Summary: The door of opportunity is there for the taking and John in Revelation outlines this for the Church in Philadelphia.
An open DOOR
Of all the seven churches in the book of Revelation, Philadelphia was the ideal Church, and the one against which Jesus had no accusations nor did He find any sin there.
However, Philadelphia was not a perfect city it was a city of many temples, and was called “the little Athens” because of its many idols and gods.
Philadelphia was a city strategically located on the road from Rome to the east, and was a strong fortress city.
It was a city of major influence in the area and was located on the edge of a great volcanic plain which as a result was very fertile and ideal for growing grapes.
Philadelphia, however, was more than just a gateway to the east or a fertile valley, it was also an “open door of opportunity – spiritually speaking.
Jesus tells this struggling church, "I know that you have little strength."
The city was slowly recovering from an earthquake that devastated the area in AD 17.
The people in Philadelphia were constantly depressed because earthquake tremors continued on a regular basis.
Suppose your house was destroyed every year and you had to rebuild it? – Wouldn’t you get discouraged and want give up?
Every time there was a new earthquake tremor, you would be reminded of the past destruction?
But the church in Philadelphia kept loyal to the WORD and did not deny His Name, so Jesus say’s
Look, I have set before you an open door, which no one is able to shut.
Both in the OT and the NT talk about a number of doors, often with very different meanings.
Later in Rev 3:20, Jesus says: Here I am! I stand at the door and knock. If anyone hears my voice and opens the door, I will come in and eat with him, and he with me.
This is the door of intimacy with Christ - We usually apply this passage in an evangelical way, and yet it was written to a church of believers.
It illustrates for us the willingness of Jesus to pursue believers who have grown cold in their relationship with Him.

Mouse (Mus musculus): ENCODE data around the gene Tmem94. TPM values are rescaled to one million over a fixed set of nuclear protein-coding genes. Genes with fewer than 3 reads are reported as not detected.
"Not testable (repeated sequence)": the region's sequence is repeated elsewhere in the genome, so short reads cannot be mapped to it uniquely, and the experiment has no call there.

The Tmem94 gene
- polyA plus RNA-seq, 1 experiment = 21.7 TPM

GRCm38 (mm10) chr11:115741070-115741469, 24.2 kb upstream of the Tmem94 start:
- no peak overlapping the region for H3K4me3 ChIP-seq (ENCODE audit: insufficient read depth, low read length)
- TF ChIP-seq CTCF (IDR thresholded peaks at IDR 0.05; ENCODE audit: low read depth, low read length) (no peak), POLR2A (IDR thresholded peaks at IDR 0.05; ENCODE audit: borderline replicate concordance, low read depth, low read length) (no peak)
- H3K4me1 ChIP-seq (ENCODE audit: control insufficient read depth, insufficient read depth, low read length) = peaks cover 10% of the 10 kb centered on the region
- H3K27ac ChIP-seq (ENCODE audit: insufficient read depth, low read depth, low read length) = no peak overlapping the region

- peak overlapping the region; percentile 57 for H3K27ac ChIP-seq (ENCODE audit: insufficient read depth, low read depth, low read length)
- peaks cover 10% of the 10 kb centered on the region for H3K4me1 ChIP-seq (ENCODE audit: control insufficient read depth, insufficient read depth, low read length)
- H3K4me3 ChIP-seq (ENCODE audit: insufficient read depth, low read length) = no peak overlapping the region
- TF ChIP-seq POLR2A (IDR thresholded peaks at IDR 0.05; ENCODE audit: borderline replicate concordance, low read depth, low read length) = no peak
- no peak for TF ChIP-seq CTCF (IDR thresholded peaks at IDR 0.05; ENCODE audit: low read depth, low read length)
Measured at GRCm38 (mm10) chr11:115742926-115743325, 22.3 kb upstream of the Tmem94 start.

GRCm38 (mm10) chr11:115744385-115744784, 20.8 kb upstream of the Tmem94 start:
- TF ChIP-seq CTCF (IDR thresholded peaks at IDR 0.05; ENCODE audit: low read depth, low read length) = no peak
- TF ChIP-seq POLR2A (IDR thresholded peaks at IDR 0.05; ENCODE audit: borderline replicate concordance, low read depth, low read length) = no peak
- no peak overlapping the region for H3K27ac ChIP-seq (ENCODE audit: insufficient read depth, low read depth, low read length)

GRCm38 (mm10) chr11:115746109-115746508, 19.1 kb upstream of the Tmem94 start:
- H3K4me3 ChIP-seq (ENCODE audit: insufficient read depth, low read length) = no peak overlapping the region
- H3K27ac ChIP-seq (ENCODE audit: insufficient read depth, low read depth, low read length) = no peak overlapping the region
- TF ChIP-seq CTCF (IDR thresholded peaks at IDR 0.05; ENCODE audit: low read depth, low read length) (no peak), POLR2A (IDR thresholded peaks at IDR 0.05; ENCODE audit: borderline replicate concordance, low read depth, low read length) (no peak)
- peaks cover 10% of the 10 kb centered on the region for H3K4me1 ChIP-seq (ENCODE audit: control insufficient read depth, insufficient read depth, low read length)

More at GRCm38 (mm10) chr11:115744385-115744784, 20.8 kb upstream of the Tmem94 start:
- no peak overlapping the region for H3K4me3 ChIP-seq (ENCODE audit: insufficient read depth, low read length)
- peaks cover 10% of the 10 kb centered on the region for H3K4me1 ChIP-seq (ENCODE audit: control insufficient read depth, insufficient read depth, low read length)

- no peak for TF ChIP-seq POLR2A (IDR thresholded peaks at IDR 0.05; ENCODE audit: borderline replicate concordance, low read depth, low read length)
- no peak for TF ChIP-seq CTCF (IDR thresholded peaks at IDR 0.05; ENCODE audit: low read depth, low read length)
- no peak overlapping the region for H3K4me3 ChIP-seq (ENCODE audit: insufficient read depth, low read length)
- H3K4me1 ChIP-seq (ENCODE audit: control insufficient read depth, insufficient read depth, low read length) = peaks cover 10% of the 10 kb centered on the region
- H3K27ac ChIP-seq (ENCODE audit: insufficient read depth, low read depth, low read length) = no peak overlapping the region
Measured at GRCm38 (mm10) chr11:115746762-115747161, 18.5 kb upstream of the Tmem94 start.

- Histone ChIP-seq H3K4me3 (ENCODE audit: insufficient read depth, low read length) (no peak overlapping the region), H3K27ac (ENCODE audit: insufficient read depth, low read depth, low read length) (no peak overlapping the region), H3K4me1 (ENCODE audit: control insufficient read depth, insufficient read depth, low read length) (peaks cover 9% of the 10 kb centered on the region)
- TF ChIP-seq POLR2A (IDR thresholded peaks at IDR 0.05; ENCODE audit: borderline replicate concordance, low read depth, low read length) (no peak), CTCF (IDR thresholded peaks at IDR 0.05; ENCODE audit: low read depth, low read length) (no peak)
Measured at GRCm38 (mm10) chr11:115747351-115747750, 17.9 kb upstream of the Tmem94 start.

The imagery is of Jesus knocking at the door of a church, waiting for the church to re-open that door so that a vital relationship can be re-established.
Another type of door mentioned in scripture is the door of salvation, in John 10:9, Jesus said: I am the gate; whoever enters through me will be saved. He will come in and go out, and find pasture.
Jesus was teaching the remarkable truth that He is the only way to salvation, inside that door or gate, there is safety and everything we need.
There’s a third type of door mentioned in scripture – the door of opportunity, Paul says in Colossians 4:3: “and pray for us, too, that God may open a door for our message, so that we may proclaim the mystery of Christ, for which I am in chains”.
It’s mentioned a number of times in scripture, and it refers to the way that God gives us wonderful opportunities to preach the gospel, and also how He prepares willing ears to listen and eager hearts to receive it.
Throughout history, people have found that God has a unique way of providing opportunities for fruitful service, and hearts ready to accept the gospel.
So Jesus tells the Philadelphian church that He is going to open a door for them because of their deeds
· …they had kept Jesus’ word
· …they had not denied His name
· and they had endured difficulties patiently because they were looking to Jesus
Notice, Jesus isn’t telling them that they’ll have an OPEN DOOR for a dynamic ministry because they had…
¨ powerful programs
¨ a forceful preacher
¨ OR a beautiful church building
Jesus is telling them He’s going to entrust them with a dynamic ministry because they were faithful.
It’s Faithfulness to Jesus (NOT PHYSICAL POWER) that is the power source of a truly dynamic church.
In fact, there was NOTHING impressive about the church at Philadelphia. Jesus tells them: (vs. 8) “I know that you have little strength.”
As churches go – they weren’t much to look at. BUT they were a faithful church and God intended to use them in a big way.
This is very important as it shows how God does things.
“God chose the foolish things of the world to shame the wise;
God chose the weak things of the world to shame the strong.
God chose the lowly things of this world and the despised things— and the things that are not— to nullify the things that are, so that no one may boast before Him. ICor1:27-29
Jesus tells the church at Philadelphia – they are responsible enough to be trusted with an open door.